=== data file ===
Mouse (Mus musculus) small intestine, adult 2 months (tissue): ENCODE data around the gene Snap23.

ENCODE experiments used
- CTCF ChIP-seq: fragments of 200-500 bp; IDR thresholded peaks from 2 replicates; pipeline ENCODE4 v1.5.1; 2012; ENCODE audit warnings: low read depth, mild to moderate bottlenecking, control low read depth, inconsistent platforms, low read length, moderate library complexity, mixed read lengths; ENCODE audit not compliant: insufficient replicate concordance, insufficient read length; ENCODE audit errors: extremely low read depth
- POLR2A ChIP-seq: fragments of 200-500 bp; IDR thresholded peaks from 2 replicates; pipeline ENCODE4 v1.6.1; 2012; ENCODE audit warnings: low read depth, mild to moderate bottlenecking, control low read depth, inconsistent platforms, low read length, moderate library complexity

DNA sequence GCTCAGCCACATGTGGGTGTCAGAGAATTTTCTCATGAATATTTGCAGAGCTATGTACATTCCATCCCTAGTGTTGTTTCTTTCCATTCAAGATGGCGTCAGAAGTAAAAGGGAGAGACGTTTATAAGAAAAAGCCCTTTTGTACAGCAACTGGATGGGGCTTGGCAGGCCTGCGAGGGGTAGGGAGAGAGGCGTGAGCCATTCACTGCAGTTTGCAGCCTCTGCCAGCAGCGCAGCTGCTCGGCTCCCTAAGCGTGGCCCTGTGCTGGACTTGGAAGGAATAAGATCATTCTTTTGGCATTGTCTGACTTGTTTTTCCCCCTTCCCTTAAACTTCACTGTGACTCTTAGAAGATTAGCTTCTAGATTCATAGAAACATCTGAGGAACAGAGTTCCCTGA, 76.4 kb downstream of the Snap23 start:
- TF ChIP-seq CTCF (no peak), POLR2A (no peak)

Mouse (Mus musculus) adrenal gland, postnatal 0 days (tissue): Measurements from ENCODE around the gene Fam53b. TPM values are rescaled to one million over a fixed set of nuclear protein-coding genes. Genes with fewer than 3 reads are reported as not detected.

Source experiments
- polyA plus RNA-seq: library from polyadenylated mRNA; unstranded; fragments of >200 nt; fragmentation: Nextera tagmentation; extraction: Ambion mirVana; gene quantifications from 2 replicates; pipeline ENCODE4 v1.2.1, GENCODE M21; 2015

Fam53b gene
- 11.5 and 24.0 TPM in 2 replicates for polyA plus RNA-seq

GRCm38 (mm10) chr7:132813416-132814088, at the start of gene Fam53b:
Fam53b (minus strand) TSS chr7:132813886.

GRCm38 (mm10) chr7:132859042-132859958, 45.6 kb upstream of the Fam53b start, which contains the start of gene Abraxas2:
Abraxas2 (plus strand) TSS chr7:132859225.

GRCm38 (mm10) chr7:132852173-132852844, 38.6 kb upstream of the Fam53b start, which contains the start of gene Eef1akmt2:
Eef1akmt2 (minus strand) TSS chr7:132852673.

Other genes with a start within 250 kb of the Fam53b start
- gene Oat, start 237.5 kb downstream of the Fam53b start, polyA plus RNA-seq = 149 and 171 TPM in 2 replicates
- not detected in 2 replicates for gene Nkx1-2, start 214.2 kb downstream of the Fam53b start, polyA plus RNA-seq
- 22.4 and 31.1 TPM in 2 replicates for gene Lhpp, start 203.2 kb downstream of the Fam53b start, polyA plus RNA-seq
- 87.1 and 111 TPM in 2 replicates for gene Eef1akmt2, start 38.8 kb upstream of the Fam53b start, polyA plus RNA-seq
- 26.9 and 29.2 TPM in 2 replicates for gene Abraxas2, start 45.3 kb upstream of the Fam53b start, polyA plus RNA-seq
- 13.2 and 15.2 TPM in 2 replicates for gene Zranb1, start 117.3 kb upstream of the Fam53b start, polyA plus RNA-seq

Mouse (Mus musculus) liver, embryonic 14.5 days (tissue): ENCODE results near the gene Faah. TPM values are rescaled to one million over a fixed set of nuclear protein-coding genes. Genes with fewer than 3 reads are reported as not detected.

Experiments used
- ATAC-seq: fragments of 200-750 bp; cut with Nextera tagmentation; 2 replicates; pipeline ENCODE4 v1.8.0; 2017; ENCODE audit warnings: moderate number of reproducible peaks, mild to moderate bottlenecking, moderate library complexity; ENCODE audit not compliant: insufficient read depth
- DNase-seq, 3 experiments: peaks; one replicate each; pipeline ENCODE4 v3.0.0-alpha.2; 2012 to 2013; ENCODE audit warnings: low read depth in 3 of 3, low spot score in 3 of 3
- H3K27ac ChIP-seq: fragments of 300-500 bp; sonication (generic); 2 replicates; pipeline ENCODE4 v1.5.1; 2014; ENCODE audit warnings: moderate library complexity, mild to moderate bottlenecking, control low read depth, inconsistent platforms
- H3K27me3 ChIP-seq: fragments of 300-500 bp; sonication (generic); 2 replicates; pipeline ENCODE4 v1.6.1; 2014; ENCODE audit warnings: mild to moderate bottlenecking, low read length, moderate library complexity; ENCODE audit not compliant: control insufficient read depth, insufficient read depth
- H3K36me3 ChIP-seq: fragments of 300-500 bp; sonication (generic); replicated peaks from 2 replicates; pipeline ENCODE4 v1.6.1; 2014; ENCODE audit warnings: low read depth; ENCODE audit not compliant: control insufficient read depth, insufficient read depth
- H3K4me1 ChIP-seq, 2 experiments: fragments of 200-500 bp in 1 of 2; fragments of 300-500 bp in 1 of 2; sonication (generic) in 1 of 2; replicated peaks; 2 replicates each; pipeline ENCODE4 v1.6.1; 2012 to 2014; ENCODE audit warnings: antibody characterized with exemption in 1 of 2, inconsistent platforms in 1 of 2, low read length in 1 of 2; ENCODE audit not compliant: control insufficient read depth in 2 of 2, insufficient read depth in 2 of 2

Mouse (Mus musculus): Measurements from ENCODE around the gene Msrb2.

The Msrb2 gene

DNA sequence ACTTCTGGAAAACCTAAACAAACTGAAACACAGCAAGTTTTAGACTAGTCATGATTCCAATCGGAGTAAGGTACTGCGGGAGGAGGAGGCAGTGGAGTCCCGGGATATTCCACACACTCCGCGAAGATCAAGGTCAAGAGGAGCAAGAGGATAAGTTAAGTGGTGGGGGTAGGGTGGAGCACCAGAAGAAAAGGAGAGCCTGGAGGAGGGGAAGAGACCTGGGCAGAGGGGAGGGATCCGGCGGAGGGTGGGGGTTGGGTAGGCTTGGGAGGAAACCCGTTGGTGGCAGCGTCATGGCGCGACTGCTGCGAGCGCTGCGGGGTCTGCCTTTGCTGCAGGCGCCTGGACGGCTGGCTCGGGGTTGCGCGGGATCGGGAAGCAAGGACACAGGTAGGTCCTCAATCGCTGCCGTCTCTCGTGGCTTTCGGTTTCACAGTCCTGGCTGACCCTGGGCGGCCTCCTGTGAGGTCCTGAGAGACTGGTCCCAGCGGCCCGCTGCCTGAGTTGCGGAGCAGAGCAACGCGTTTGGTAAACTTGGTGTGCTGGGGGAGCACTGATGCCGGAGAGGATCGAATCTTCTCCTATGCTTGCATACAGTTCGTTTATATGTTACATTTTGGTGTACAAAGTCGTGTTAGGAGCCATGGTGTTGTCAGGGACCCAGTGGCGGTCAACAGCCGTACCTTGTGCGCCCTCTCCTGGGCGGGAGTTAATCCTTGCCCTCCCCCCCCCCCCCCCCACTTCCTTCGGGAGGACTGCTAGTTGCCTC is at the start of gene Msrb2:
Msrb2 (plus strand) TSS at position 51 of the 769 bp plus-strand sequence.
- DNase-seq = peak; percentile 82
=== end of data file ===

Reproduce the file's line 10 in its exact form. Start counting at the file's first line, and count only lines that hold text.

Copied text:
Fam53b gene